Polls petitions - justice for all and counting the cost

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I find the recent and ongoing court decisions to dismiss the numerous election petitions based on preliminary objections highly disturbing.

Firstly, after GE13, Pakatan Rakyat has been organising a series of road shows to highlight the deficiency of the current electoral system and the unsatisfactory performance of the Election Commission (EC) in conducting GE13. This series of road shows is also known as ‘Blackout 505’.

The government and BN politicians have been quick to lash out at Blackout 505 and constantly remind Pakatan of the option to file election petitions as an appropriate legal remedy open to those dissatisfied with the results. Altogether Pakatan has filed 35 election petitions challenging the result of 25 parliament seats and 10 state seats won by BN in GE13. BN on the other hand has filed 21 election petitions.

Now that the respective parties have filed in their petitions, nearly all the petitions were dismissed on preliminary objections and on pure technical grounds without hearing the actual merit of the case.

I am perplexed with this trend as parties are denied the right to hear their grouses. Genuine complaints and electoral fraud evidences would not be able to see the light of the day. It is a judicial trend for the courts to sidestep technical objections so as to give the litigants their day in court. I think it is safe to say that this is the basis of natural justice.

Regrettably, even now there is currently a dearth of legal literature in Malaysia’s election law. Dismissing cases on technical ground further stifle the growth of legal precedents and development in this area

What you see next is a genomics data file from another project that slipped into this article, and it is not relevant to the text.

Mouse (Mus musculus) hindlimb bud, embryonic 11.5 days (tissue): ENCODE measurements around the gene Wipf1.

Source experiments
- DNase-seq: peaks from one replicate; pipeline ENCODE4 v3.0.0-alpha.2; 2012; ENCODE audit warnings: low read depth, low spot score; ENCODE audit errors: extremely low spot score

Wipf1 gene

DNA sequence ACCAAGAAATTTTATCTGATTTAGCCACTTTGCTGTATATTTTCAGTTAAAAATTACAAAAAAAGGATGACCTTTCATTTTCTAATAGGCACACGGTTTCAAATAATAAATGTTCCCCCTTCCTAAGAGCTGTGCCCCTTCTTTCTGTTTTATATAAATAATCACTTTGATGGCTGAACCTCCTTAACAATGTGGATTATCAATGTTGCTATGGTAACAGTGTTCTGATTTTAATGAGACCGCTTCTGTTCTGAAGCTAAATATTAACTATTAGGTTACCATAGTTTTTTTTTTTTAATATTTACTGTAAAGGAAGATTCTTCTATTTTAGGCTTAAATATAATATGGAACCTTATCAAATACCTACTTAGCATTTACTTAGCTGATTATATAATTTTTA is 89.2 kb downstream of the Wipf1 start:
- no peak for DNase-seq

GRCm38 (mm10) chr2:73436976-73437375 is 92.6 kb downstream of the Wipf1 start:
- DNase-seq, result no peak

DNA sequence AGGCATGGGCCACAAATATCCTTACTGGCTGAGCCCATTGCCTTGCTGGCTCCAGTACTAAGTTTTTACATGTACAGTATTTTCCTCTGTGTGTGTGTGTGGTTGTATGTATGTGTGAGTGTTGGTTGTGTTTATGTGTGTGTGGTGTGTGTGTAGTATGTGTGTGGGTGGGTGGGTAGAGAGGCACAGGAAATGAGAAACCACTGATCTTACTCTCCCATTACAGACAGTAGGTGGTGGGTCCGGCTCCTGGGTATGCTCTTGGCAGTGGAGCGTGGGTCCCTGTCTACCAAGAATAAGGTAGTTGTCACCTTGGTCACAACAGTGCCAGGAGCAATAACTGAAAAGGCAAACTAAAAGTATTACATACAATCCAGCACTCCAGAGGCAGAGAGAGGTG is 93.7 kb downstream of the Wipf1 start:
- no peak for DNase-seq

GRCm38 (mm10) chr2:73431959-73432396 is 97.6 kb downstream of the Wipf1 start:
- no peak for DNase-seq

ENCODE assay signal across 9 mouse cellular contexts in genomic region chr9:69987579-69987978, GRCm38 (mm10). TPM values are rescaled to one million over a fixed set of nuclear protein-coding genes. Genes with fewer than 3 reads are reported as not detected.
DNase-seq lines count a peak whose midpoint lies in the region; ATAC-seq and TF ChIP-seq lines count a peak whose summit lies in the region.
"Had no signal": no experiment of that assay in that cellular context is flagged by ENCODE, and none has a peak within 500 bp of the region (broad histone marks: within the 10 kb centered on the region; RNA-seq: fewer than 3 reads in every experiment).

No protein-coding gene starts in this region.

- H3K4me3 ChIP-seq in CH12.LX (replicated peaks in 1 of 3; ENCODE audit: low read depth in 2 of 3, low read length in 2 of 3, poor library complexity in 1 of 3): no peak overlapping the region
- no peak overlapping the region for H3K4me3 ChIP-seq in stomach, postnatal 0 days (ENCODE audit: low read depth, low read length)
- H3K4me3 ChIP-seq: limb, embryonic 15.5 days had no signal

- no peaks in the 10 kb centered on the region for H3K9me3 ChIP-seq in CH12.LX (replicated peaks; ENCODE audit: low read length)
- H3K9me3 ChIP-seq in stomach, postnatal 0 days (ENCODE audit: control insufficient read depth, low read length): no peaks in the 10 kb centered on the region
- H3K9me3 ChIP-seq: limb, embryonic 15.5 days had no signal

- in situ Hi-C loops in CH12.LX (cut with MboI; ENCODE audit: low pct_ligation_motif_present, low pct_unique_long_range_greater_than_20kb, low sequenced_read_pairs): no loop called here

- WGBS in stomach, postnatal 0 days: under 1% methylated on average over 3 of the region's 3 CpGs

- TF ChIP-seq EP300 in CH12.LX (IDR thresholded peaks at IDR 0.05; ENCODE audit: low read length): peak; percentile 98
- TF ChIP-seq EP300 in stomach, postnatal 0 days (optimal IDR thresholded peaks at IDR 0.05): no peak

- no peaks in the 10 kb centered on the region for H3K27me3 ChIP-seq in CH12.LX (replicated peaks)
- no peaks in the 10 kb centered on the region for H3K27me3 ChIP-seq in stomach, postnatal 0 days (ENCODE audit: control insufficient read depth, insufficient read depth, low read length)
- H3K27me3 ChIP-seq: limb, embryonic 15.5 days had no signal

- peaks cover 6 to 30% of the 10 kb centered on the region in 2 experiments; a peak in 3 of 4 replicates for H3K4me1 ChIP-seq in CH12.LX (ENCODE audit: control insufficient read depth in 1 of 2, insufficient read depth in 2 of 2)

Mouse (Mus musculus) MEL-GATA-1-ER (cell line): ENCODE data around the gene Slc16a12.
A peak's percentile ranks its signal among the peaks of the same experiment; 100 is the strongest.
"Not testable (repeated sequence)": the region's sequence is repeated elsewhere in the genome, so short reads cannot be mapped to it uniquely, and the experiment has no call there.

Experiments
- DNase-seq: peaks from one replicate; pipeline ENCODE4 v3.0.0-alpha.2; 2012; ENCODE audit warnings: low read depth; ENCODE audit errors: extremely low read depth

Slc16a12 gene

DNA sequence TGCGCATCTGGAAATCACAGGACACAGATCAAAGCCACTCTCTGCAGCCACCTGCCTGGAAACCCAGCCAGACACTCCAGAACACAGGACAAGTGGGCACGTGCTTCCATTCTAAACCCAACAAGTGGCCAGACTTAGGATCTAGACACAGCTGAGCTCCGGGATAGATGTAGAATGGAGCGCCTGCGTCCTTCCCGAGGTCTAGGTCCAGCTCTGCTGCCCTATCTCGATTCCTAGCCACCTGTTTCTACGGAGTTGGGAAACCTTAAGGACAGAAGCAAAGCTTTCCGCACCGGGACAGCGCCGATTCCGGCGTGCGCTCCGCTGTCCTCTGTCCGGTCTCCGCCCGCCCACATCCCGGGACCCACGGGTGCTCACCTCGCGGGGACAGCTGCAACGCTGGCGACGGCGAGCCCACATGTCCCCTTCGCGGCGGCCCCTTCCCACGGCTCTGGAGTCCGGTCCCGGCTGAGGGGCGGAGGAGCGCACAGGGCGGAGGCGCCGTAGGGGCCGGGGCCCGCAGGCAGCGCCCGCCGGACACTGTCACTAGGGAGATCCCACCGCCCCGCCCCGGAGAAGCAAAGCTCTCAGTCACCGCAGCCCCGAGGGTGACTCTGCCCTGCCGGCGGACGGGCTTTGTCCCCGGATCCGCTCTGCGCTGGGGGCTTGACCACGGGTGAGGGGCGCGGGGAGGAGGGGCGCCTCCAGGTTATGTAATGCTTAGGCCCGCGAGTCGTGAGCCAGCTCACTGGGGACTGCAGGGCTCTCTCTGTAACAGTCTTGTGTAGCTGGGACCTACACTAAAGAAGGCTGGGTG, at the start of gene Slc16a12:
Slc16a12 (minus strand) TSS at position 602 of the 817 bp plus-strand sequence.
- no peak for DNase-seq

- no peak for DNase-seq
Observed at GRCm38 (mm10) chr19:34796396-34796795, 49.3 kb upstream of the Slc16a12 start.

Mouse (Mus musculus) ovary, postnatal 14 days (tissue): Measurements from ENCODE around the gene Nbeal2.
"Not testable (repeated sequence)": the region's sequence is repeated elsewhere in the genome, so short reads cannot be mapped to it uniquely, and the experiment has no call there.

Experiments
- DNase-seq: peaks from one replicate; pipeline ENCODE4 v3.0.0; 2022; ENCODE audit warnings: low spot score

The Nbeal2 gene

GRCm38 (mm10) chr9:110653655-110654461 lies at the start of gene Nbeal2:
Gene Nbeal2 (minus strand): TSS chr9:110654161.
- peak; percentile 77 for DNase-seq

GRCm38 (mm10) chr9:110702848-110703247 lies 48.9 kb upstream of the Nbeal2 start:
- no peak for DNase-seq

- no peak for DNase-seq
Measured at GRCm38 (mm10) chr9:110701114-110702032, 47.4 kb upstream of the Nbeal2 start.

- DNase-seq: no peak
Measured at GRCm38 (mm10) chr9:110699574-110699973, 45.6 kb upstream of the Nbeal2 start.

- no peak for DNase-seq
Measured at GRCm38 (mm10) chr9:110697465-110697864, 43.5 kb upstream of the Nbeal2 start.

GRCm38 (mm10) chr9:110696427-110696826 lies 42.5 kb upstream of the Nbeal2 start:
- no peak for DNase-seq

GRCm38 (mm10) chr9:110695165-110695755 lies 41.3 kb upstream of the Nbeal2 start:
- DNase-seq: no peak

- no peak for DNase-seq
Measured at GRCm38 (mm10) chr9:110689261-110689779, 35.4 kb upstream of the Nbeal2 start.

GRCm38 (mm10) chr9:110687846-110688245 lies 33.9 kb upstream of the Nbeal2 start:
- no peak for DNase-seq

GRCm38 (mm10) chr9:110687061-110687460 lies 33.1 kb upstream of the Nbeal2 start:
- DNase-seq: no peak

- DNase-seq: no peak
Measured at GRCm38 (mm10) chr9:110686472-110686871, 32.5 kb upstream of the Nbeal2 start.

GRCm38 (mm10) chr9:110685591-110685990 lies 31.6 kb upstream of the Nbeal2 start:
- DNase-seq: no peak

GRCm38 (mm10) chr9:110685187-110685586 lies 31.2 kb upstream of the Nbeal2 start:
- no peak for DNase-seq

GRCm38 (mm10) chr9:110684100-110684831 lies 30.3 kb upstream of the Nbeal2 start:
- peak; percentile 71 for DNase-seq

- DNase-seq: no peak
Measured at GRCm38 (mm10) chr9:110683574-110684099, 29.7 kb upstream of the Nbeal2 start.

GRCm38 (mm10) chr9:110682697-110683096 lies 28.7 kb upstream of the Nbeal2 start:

Secondly, the costs awarded in these cases are also exorbitant. In dismissing the Kuala Berang election petition filed by PAS, the court awarded RM50,000 each to the three named respondents. Altogether the petition is required to pay RM150,000 for a case that is only decided by preliminary objection.

To put this in perspective, the Kota Kinabalu High Court only awarded costs of RM80,000 in the case of Harris Mohd Salleh v Ismail Bin Majin, Returning Officer and Others [2001] 3 MLJ 433 (annulment of Likas Election result) and even that is after a staggering 28-day trials with numerous witnesses being called and copious of documents being tendered and perused.

Across the country, other petitions were also dismissed with exorbitant costs awarded. I feel the high costs awarded will only discourage the filling of election petitions in the future.

I urge the Chief Justice of Malaysia to immediately clarify the rationale for the dismissing of numerous election petitions on technical grounds and with exorbitant cost.

Thirdly, BN supporters are quick to point out that their petitions were also dismissed with costs on technical grounds and the court is fair and consistent in dismissing petitions from both sides.

Well, two wrongs don’t make a right. Justice is not about equalising decisions, on the contrary; it is about pursuing both parties interest. Instead of dismissing, the court should have allowed both the BN and Pakatan petitions to be heard on merit.

That, I think, would be the fairest course of them all.

JIMMY PUAH WEE TSE is the PKR Johor state assemblyperson for Bukit Batu and head of the Johor PKR Legal Bureau.

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